Furnace Intake

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  #1  
Old 08-10-03, 07:04 AM
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RD17
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Furnace Intake

I have a Rheem forced air propane furnace that was installed 4 years ago. The intake on the furnace is not taking air from outside. Last winter I had some furnace trouble and the technician that repaired it told me the problem was the moist basement air the furnace was taking in and that it needed to be taking in outside air.

I have an older house where the floor joists are are cemented into the foundation so my only choice to get a pipe outside is to drill through the cement basement wall.

How high off the ground and how far from the furnace exhaust vent does my intake need to be? What do I need to do for a cover on the intake, etc. to insure that water doesn't get in? Any other tips are greatly appreciated. Thanks.
 
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Old 08-10-03, 07:56 AM
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RD17:

The requirements for this are strictly governed by code and manufacturers installation requirements.

You may want to have a licensed heating contractor do this for you or you will have to look at the installation manual for your furnace and contact the inspection dept.
 
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Old 08-10-03, 08:30 AM
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In My Opinion

Hello and Welcome RD17 to the do it yourself web site.

I totally agree with Greg. I think your got the wrong advice from the prior service rep whom was at your home for that service call.

The intake air should be from inside the house not outside. Outside air is often too cool/cold. Thus the furnace runs longer to heat the incoming cooler or colder air.

More energy is thus used and the time duration to raise the inside temp increases in relationship to the incoming air and t-stat demand set temp.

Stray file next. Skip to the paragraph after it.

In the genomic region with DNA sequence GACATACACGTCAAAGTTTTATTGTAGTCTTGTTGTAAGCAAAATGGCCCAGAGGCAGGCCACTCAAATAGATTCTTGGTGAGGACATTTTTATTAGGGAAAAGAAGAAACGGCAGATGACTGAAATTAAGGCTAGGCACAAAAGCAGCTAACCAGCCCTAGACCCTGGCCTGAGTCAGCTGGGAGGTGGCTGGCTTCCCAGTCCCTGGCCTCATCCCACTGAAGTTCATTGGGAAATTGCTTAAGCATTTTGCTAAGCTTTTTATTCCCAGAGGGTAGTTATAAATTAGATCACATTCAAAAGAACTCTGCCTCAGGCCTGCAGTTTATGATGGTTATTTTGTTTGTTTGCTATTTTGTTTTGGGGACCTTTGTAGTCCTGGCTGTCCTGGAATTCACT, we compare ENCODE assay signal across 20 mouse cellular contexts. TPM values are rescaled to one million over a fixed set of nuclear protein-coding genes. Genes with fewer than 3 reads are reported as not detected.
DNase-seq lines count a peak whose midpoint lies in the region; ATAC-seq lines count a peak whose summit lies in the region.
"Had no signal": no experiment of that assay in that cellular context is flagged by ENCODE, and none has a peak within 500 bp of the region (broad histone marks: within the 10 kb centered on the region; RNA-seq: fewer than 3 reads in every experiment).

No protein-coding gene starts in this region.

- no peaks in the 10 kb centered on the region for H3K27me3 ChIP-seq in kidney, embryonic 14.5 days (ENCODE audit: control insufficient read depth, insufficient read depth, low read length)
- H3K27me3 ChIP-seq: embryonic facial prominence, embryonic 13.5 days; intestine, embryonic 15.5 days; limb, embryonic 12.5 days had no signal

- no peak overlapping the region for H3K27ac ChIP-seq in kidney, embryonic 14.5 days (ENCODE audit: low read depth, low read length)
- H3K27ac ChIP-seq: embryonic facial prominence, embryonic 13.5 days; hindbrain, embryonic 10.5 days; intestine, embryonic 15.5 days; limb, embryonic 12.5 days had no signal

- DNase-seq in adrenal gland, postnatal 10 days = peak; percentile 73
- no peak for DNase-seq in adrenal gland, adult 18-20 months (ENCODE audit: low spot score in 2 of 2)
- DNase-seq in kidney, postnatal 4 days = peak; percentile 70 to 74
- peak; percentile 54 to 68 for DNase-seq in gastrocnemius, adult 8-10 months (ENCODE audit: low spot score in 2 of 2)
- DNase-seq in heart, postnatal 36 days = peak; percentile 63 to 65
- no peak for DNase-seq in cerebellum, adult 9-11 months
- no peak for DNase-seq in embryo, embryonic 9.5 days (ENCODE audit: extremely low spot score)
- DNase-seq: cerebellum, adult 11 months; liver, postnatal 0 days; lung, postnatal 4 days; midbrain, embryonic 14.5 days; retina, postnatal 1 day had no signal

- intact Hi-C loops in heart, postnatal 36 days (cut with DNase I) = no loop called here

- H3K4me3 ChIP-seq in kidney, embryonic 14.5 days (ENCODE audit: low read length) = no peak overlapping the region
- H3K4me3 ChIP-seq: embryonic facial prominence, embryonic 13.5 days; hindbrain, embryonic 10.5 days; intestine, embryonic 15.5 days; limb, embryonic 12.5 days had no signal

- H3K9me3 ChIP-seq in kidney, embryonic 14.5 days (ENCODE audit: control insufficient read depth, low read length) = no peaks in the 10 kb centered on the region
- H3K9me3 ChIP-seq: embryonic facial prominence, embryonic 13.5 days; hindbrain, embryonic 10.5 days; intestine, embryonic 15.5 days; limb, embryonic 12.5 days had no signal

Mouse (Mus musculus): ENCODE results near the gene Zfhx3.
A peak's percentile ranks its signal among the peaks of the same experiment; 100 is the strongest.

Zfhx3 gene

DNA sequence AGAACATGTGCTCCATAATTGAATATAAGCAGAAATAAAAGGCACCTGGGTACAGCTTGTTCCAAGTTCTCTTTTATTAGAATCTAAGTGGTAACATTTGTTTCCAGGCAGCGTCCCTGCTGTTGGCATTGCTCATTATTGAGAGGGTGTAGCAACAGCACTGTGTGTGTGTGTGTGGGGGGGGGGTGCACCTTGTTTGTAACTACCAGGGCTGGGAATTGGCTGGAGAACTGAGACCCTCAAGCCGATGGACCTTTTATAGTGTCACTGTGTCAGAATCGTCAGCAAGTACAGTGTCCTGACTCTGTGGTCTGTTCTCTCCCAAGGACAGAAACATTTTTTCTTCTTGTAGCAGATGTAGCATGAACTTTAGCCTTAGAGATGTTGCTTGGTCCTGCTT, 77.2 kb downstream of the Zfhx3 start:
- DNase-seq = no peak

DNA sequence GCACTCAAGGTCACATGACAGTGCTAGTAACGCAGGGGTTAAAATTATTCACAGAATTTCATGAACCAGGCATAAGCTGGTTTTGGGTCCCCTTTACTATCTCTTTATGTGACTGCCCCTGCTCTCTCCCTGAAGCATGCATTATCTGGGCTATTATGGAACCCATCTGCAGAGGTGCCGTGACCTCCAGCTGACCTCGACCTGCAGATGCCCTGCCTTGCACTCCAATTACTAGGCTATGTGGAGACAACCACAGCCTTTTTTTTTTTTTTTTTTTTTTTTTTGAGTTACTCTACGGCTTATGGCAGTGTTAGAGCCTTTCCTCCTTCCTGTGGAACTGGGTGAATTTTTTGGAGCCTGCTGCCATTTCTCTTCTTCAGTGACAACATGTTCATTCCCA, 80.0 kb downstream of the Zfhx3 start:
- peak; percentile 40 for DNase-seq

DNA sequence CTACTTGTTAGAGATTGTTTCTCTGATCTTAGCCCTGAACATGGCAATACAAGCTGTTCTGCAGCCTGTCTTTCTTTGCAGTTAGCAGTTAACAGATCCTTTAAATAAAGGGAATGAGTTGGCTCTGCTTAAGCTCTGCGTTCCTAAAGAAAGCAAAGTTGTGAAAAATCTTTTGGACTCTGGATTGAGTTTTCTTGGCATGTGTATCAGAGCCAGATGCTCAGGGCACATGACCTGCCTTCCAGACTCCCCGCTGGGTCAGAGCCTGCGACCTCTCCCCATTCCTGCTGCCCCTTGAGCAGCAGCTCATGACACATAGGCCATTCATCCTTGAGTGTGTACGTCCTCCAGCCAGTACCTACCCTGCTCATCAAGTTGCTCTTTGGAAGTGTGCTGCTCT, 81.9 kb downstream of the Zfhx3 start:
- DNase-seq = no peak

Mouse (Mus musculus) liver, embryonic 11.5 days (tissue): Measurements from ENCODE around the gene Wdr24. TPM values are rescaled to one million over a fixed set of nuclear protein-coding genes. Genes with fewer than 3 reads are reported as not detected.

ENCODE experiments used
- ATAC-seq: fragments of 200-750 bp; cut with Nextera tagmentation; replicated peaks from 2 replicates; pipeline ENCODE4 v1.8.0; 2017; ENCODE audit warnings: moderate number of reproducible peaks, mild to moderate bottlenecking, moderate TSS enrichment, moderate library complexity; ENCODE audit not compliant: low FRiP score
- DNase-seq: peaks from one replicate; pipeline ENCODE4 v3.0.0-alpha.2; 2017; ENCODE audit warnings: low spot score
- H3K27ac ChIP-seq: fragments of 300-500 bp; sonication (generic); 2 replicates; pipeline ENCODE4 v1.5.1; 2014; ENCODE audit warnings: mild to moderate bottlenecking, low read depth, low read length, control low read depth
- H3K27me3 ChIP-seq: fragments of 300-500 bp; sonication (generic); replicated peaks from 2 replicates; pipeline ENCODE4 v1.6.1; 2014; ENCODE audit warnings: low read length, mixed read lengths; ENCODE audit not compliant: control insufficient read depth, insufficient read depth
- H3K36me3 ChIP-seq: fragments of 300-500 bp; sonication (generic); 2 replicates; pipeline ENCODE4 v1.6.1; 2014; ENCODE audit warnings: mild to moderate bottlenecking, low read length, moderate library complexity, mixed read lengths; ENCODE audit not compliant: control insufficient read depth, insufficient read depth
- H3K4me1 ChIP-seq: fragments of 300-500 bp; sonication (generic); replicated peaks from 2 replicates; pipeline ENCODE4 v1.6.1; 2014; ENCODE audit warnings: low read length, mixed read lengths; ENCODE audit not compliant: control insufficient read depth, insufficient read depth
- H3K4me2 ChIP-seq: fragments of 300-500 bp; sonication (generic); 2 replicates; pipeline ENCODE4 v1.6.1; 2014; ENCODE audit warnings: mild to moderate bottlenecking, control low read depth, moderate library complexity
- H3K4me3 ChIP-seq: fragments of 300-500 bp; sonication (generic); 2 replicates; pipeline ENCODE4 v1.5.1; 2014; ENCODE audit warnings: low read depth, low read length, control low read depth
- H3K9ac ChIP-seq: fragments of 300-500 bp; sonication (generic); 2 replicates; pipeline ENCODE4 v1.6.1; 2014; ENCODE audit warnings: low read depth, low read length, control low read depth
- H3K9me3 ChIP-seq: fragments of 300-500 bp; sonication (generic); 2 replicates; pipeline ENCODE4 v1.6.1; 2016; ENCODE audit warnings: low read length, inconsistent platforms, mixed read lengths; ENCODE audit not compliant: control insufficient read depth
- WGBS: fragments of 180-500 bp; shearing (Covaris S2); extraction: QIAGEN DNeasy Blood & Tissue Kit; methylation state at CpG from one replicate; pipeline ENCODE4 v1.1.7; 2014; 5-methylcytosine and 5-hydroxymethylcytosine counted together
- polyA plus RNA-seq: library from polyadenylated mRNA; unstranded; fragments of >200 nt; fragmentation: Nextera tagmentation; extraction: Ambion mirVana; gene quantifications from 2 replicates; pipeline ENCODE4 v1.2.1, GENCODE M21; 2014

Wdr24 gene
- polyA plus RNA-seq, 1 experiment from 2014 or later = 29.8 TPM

Secondly, still further energy and efficiency is wasted simply because in order to force outside air in, inside air must be removed.

In terms of the balloon theory of expansion/contraction. To force air in, some air must be removed or the force of the incoming air reduces until a window or door is opened, etc.

Therefore, having the intake inside, as centrally located as possible, the house circulating the inside air only, reduces recovery time to raise the house temp to the selected setting, the furnace runs less and uses less energy.

Additional, moisture will not be a problem since there will not be much contained in the inside air. All combined by continuously recycling the inside air, will dramtically reduce energy usage, furnace run times {how often it turns on to heat} & durations of time it runs, moisture problems, filter changes, etc can be obtained by simply using inside air.

If you need further assistance, use the REPLY button to add any additional information or ask additional questions. Doing so will keep all postings together for easier reading and following along and automatically keep your question current.

Regards & Good Luck.
Doityourself Web Site Host & Gas Appliances Forum Moderator. Energy Conservation Consultant & Natural Gas Appliance Diagnostics Technician.
 
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Old 08-10-03, 09:25 AM
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Exclamation Clarity

RD17:

After reading Sharp Advice's response I think we each made a different assumption on what you mean by "air intake".
I took your meaning as combustion air intake and I think Tom's interpretation was house air intake.

Please explain more clearly.

Also if you go to this thread you will find more about what we need to know: http://forum.doityourself.com/showth...hreadid=122673
 
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